We typically think of social influencers as the superstars who have one million fans and Twitter followers. I tend to think of these as advertising channels these days, vs. real social networks. But what about the million customers you have in your database?
How are marketers to know who has influence in what areas and what triggers their motivation to share? A father may be really connected in the workplace or industry, may have some influence in the automobile category (especially if he’s a Tesla lover) and may have influence over airline carrier, when he boasts on Facebook of his most recent first-class upgrade.
Social has always walked that very sensitive line of being genuine and natural vs. interruptive like advertising, but with brands focused on earned media, the proliferation of free content and services, make it a perfect, yet crowded place to build this. Again, you may think this is pretty obvious.
Translate this to email and most just think about the less than 1% who will “share” an email. What can this amazingly small population of click behavior tell you about who’s connected or who has influence? Simple: nothing!
There are indicators that if used properly can help you directionally -- and if managed to the detail, can be amazingly effective at translating very linear email campaigns to audiences that potentially have a much larger impact on your business than a cause/effect response to a marketing campaign.
First: Remember, the email address has more value than merely for sending email to. It’s the primary key, making it very easy to match an audience to key social behaviors to help you identify who has the highest collective reach. (friends, connections). This is a leading indicator of frequency of online engagement. It doesn’t mean consumers will necessarily develop a relationship with a toilet paper brand, but there is a high probability that if content is relevant to their interests and how they’re connected to their social graph, they will share, and/or add to the content. But first it starts with understanding collective reach and adding to your audience views.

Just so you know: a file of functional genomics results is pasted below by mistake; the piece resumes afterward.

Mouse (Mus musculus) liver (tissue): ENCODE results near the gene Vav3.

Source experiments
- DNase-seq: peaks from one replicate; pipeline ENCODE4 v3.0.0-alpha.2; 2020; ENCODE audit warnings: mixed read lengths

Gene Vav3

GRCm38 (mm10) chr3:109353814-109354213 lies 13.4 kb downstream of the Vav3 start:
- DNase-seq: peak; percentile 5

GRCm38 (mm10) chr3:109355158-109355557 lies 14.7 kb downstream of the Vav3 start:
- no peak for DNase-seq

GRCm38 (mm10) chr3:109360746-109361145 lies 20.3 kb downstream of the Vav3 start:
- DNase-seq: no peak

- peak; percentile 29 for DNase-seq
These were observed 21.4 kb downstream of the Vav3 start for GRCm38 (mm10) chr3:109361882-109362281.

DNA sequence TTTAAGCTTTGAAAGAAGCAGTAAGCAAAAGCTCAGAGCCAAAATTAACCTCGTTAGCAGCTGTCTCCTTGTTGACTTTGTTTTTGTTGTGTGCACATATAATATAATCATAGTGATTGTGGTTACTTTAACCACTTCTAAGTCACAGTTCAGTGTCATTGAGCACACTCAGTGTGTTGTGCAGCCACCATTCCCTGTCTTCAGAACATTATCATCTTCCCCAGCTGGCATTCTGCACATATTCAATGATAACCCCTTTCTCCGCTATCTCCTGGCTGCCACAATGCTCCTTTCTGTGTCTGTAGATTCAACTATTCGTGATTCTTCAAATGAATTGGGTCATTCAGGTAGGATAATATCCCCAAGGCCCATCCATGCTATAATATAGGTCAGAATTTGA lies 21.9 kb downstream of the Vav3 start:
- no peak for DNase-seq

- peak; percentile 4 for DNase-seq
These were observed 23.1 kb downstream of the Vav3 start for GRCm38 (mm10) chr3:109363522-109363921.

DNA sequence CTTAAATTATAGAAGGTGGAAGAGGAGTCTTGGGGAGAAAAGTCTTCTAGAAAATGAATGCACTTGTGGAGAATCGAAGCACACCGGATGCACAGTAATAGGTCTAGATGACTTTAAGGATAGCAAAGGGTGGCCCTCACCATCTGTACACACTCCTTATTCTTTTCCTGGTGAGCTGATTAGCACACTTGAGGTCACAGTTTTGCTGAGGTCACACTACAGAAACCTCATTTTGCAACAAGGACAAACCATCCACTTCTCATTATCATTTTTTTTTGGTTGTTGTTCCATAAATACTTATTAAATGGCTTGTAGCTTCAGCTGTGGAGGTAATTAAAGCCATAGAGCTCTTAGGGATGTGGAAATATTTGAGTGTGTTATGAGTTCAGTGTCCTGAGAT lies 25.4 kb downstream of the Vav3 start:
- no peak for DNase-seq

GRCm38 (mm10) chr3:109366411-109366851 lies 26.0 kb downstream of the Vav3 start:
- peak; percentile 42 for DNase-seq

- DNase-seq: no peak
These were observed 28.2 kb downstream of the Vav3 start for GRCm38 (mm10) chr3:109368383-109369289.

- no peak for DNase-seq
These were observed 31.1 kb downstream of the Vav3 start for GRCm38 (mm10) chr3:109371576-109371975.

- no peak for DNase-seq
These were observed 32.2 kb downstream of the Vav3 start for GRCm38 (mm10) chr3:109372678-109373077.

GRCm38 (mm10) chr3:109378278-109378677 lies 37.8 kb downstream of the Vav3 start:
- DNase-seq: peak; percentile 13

For the purpose of this article, influence doesn’t necessarily translate to effect on purchase intent at the scale it will need to get attention at the executive table, but does have impact on brand perception and brand qualities.
The value of separating the two traits is to understand strategies and long-tail effects of your strategy. Social networking is no longer the Five Finger strategy used for decades by multilevel marketing programs (family, close friends, church, school, workplace), it’s about understanding how your customers are connected and how to leverage this connection to create lower-cost brand engagement/value.
As author David Meerman Scott said, “You can buy attention (advertising). You can beg for attention from the media (PR). You can bug people one at a time to get attention (sales). Or you can earn attention by creating something interesting and valuable and then publishing it online for free.”